Hope you all like buffering. Net neutrality is on the chopping block, so the future may be full of it.
After President Donald Trump took up residence in the White House, one of his first actions was to appoint Ajit Pai as Federal Communications Commission chairman. During his time as an FCC commissioner, Pai has been strongly opposed to net neutrality and has already started making changes to policies approved under Barack Obama's administration — including reversing a decision by his predecessor, Tom Wheeler, that allowed nine companies to provide low-income Americans with subsidized internet.
Most people's eyes tend to glaze over when they hear the term net neutrality, but repealing the policy will have real and immediate effects on everyone who uses the web — including you.
Here's what you need to know:
What is net neutrality?
Net neutrality is the principle that internet service providers should give consumers equal access to all legal content and applications without favoring or blocking particular sources. The overall goal is to provide everyone with equal access to the internet. By promoting a free and equal internet, net neutrality ensures that an ISP is not dictating what kind of content the consumer — meaning you — is accessing online.
What would the end of net neutrality mean for you?
Net neutrality aims to hold ISPs (like AT&T, Comcast, Cox, Time Warner Cable and Verizon) accountable for providing all content — streaming video, audio or other multimedia material — equally. This means one medium can’t be faster than another, or content from one provider won’t get preferential treatment with regard to download speeds than does content from a competitor.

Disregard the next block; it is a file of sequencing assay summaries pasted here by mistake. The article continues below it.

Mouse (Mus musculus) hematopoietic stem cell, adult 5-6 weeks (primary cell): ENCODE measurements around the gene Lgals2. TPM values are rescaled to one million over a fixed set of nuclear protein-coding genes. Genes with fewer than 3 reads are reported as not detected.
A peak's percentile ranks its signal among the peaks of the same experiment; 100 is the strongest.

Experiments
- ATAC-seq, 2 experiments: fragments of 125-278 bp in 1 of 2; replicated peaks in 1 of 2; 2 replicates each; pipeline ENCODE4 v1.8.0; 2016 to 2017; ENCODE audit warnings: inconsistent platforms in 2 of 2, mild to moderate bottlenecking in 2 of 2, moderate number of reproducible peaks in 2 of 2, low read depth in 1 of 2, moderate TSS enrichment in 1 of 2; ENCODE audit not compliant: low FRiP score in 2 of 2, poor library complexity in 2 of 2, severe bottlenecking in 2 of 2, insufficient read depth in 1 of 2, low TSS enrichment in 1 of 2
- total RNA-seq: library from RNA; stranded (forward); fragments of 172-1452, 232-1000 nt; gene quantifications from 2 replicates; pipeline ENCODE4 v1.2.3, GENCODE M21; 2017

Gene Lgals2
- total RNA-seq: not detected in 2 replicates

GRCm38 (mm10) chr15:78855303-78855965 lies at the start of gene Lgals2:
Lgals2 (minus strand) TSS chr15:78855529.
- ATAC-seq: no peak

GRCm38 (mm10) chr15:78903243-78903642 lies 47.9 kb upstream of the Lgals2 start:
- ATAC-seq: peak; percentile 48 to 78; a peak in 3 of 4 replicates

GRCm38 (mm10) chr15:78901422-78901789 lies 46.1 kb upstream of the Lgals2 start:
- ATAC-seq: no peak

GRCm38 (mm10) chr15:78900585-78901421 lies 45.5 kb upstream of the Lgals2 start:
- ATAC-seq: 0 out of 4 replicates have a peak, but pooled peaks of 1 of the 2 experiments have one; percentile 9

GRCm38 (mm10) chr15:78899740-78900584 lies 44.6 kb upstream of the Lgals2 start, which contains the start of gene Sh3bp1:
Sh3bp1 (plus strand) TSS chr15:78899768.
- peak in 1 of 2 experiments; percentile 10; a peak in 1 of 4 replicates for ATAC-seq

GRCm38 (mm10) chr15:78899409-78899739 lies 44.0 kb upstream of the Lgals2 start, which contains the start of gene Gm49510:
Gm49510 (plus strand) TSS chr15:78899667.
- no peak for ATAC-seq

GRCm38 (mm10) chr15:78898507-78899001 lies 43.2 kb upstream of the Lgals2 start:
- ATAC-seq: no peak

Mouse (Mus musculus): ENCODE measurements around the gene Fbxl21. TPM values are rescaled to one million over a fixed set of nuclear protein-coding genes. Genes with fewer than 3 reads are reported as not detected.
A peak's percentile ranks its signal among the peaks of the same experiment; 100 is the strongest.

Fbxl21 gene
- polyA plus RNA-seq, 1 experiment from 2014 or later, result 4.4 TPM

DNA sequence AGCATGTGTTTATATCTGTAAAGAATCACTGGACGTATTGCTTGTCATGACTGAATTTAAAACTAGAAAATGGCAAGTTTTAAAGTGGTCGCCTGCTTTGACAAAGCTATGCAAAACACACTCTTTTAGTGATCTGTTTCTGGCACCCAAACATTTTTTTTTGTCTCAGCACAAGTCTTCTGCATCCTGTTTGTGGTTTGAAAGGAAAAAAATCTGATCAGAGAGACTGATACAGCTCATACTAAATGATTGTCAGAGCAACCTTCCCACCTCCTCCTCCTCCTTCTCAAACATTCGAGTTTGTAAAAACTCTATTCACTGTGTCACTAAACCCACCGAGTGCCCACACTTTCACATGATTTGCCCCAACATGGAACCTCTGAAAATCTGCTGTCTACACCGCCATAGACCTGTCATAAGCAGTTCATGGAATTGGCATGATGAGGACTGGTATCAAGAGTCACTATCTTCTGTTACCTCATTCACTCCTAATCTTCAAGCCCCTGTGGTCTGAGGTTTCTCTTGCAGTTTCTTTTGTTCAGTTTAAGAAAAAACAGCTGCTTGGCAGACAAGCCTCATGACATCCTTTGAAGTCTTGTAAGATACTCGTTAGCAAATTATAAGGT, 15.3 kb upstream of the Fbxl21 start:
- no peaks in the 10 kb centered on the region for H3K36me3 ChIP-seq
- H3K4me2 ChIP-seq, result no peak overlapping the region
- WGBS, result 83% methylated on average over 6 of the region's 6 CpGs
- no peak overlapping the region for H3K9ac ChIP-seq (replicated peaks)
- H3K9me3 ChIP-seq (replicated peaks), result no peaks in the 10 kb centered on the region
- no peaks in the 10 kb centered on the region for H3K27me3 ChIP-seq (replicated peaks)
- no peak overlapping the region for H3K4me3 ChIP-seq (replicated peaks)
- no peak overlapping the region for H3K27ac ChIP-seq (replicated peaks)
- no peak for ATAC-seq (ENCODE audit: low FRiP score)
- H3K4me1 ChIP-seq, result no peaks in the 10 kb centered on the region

Without net neutrality, service providers can resume dictating what content gets special treatment — and consumers can say goodbye to accessing all content on the internet equally. ISPs could, in theory, hamper with your experience by blocking certain content, slowing down your web experience and offering faster speeds to those willing to pay more.
What has the FCC done so far?
Already, Pai has stopped nine companies — Spot On, Boomerang Wireless, KonaTel, FreedomPop, AR Designs, Kajeet, Liberty, Northland Cable and Wabash Independent Networks — from providing low-income households with high-speed internet.